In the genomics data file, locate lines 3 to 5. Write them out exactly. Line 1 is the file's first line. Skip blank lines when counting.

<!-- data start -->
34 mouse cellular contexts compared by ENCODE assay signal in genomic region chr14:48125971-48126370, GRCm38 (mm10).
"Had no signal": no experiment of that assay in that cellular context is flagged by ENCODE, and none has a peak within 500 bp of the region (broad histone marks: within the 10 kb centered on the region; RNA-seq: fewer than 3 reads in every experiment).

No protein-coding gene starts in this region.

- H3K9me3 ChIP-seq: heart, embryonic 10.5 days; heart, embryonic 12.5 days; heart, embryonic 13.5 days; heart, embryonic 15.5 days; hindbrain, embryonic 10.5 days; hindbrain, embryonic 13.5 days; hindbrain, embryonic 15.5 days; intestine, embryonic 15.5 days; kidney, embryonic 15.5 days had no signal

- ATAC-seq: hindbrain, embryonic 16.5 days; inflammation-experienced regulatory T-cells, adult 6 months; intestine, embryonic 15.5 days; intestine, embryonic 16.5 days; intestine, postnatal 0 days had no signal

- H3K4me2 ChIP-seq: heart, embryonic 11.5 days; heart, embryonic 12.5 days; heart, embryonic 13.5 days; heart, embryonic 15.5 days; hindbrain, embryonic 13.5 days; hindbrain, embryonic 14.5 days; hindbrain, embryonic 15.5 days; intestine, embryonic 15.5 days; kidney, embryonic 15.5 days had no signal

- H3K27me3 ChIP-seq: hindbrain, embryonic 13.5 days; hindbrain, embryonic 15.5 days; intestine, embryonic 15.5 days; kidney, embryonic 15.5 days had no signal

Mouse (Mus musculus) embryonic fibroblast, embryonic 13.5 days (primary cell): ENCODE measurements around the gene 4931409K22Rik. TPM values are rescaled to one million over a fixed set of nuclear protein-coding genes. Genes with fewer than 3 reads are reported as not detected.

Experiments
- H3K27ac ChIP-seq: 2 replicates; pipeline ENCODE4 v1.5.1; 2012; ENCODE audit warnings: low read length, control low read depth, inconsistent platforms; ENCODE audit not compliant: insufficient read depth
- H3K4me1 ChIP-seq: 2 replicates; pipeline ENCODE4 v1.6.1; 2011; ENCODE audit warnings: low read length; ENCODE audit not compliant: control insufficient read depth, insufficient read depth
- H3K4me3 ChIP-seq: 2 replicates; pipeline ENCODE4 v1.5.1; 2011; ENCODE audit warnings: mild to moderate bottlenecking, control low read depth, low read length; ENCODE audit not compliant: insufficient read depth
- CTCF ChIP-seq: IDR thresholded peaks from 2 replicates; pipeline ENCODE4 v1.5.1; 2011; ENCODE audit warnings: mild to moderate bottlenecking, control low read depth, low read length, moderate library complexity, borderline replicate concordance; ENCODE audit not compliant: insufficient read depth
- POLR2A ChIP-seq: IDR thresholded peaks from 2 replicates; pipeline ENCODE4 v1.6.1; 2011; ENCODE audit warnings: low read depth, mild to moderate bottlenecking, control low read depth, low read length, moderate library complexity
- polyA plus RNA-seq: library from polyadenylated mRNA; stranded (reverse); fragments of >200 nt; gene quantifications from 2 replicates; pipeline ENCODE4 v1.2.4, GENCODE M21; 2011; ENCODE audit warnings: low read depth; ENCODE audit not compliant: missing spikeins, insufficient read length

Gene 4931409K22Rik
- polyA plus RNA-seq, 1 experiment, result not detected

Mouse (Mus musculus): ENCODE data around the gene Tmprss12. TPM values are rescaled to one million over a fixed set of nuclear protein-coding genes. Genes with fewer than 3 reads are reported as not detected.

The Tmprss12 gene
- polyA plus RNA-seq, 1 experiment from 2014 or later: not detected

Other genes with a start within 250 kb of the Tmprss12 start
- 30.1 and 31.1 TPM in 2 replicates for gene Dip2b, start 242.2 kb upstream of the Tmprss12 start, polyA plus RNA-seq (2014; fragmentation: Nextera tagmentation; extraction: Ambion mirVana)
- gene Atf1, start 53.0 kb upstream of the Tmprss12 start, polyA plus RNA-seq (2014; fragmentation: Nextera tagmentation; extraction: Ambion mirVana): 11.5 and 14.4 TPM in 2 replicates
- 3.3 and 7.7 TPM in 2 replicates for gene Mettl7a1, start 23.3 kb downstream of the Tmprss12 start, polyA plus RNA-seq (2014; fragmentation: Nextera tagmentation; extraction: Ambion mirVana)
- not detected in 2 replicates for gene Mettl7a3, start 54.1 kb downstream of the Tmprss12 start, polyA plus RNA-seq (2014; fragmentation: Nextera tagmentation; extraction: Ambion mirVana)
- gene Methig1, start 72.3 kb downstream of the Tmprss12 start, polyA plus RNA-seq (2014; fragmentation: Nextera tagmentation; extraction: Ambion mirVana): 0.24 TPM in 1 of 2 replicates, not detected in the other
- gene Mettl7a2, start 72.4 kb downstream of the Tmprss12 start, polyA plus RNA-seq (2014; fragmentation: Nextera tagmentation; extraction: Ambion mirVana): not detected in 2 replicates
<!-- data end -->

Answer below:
No protein-coding gene starts in this region.

- H3K9me3 ChIP-seq: heart, embryonic 10.5 days; heart, embryonic 12.5 days; heart, embryonic 13.5 days; heart, embryonic 15.5 days; hindbrain, embryonic 10.5 days; hindbrain, embryonic 13.5 days; hindbrain, embryonic 15.5 days; intestine, embryonic 15.5 days; kidney, embryonic 15.5 days had no signal

- ATAC-seq: hindbrain, embryonic 16.5 days; inflammation-experienced regulatory T-cells, adult 6 months; intestine, embryonic 15.5 days; intestine, embryonic 16.5 days; intestine, postnatal 0 days had no signal